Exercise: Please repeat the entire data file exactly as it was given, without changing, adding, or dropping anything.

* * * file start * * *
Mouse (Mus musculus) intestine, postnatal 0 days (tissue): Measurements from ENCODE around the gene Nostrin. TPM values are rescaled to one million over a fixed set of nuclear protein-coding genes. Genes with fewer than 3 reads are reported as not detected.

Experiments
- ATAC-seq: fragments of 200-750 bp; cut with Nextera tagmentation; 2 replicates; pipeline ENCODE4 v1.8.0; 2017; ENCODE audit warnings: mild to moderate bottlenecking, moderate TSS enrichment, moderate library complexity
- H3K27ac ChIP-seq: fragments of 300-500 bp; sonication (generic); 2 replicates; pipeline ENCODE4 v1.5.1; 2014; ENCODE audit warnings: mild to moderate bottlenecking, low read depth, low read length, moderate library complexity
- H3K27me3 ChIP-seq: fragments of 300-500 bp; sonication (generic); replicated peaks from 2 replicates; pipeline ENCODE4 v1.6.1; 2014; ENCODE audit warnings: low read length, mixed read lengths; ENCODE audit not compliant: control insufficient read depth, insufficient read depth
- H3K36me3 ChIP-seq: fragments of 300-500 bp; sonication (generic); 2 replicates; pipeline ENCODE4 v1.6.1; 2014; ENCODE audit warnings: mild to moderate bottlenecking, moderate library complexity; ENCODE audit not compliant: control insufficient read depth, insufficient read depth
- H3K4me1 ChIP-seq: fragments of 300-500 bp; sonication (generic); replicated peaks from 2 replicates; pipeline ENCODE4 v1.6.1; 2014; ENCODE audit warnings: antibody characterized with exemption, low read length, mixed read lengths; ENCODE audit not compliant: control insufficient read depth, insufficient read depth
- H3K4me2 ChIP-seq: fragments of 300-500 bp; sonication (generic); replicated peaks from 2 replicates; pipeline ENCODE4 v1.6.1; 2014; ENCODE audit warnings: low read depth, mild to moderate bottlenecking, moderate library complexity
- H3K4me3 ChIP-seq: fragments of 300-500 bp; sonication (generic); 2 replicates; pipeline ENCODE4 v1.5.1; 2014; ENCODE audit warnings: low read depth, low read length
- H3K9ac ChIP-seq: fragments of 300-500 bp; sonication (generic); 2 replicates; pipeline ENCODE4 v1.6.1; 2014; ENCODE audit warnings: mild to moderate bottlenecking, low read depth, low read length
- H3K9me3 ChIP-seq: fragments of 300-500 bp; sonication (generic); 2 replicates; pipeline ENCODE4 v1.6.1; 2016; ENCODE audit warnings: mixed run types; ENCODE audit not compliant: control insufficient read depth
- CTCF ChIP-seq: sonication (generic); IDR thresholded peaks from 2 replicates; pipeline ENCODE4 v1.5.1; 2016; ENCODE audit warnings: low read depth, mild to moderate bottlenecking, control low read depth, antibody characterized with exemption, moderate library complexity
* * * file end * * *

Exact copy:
Mouse (Mus musculus) intestine, postnatal 0 days (tissue): Measurements from ENCODE around the gene Nostrin. TPM values are rescaled to one million over a fixed set of nuclear protein-coding genes. Genes with fewer than 3 reads are reported as not detected.

Experiments
- ATAC-seq: fragments of 200-750 bp; cut with Nextera tagmentation; 2 replicates; pipeline ENCODE4 v1.8.0; 2017; ENCODE audit warnings: mild to moderate bottlenecking, moderate TSS enrichment, moderate library complexity
- H3K27ac ChIP-seq: fragments of 300-500 bp; sonication (generic); 2 replicates; pipeline ENCODE4 v1.5.1; 2014; ENCODE audit warnings: mild to moderate bottlenecking, low read depth, low read length, moderate library complexity
- H3K27me3 ChIP-seq: fragments of 300-500 bp; sonication (generic); replicated peaks from 2 replicates; pipeline ENCODE4 v1.6.1; 2014; ENCODE audit warnings: low read length, mixed read lengths; ENCODE audit not compliant: control insufficient read depth, insufficient read depth
- H3K36me3 ChIP-seq: fragments of 300-500 bp; sonication (generic); 2 replicates; pipeline ENCODE4 v1.6.1; 2014; ENCODE audit warnings: mild to moderate bottlenecking, moderate library complexity; ENCODE audit not compliant: control insufficient read depth, insufficient read depth
- H3K4me1 ChIP-seq: fragments of 300-500 bp; sonication (generic); replicated peaks from 2 replicates; pipeline ENCODE4 v1.6.1; 2014; ENCODE audit warnings: antibody characterized with exemption, low read length, mixed read lengths; ENCODE audit not compliant: control insufficient read depth, insufficient read depth
- H3K4me2 ChIP-seq: fragments of 300-500 bp; sonication (generic); replicated peaks from 2 replicates; pipeline ENCODE4 v1.6.1; 2014; ENCODE audit warnings: low read depth, mild to moderate bottlenecking, moderate library complexity
- H3K4me3 ChIP-seq: fragments of 300-500 bp; sonication (generic); 2 replicates; pipeline ENCODE4 v1.5.1; 2014; ENCODE audit warnings: low read depth, low read length
- H3K9ac ChIP-seq: fragments of 300-500 bp; sonication (generic); 2 replicates; pipeline ENCODE4 v1.6.1; 2014; ENCODE audit warnings: mild to moderate bottlenecking, low read depth, low read length
- H3K9me3 ChIP-seq: fragments of 300-500 bp; sonication (generic); 2 replicates; pipeline ENCODE4 v1.6.1; 2016; ENCODE audit warnings: mixed run types; ENCODE audit not compliant: control insufficient read depth
- CTCF ChIP-seq: sonication (generic); IDR thresholded peaks from 2 replicates; pipeline ENCODE4 v1.5.1; 2016; ENCODE audit warnings: low read depth, mild to moderate bottlenecking, control low read depth, antibody characterized with exemption, moderate library complexity